By: Stephen Devereux
Exploring the paradox that is the persistence of famine in the contemporary world, this book looks at the way the nature of famine is changing in the face of globalization and shifting geo-political forces.
The book challenges perceived wisdom about the causes of famine and analyzes the worst cases of recent years # including close analysis of food scarcity in North Korea, Ethiopia, Sudan and Malawi and less well known cases in Madagascar, Iraq and Bosnia. An international team of contributors have been assembled, including Marcus Noland, Alex de Waal and Dan Maxwell making this book an important resource for those in the fields of development studies and political economics.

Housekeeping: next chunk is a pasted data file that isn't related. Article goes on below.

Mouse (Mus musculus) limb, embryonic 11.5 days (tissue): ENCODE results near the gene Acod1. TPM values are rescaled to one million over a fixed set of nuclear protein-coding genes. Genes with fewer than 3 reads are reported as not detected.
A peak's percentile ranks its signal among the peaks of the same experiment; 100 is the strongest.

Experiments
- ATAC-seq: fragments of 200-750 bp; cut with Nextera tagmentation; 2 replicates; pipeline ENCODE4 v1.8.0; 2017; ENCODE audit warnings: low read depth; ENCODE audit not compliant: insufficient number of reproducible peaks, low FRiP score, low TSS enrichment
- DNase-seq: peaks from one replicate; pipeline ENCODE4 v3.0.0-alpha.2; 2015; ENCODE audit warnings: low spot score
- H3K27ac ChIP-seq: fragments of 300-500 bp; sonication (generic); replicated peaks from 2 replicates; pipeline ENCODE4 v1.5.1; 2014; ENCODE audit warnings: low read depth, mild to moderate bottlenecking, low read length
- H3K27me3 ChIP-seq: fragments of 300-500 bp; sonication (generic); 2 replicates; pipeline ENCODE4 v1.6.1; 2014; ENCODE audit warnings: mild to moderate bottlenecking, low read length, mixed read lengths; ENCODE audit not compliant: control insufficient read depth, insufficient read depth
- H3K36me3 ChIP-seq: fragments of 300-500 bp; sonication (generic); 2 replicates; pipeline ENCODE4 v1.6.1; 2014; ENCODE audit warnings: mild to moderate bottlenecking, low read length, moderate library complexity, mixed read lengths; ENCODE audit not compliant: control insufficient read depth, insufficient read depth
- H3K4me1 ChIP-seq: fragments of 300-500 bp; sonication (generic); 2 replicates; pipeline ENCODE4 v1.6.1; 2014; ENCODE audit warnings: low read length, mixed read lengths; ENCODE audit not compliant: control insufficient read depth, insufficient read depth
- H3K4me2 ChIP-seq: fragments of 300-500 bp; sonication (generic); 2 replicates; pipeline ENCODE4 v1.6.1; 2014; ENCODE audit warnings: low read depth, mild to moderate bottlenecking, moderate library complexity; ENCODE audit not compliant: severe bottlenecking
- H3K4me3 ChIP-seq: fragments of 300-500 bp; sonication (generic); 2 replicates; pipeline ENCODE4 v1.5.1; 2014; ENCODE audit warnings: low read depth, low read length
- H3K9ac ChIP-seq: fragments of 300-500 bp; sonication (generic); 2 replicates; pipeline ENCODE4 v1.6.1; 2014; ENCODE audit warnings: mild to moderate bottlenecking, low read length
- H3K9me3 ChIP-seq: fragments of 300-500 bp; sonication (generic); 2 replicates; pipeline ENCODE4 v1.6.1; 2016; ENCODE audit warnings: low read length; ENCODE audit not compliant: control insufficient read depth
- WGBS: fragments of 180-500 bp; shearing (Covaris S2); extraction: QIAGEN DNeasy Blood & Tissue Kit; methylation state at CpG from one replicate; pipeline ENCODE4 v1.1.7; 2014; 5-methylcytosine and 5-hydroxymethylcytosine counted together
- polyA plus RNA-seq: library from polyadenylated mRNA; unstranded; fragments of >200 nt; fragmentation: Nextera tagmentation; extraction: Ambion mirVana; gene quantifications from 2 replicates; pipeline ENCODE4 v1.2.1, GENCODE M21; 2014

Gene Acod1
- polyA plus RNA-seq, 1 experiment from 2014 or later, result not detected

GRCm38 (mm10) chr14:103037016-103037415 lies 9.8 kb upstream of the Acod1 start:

Introduction: The New Famines Does Democracy End Famine? Sen's Entitlement Approach The Sudan famine of 1998 Pre-Modern, Modern and Postmodern Famine in Iraq Famine in North Korea The Political Economy of an Urban Famine: Antananarivo 1985-1986 'New Variant Famines' in Africa Analyzing Famine in an Era of Globalization Why do Famines Persist in the Horn of Africa? The Malawi Famine of 2002 Why are there no longer "War Famines" in Contemporary Europe? Is Democracy the Answer? Can Agricultural Biotechnology be Pro-Poor Famines as Mass Starvations Intensity and Magnitude Scales for Famines
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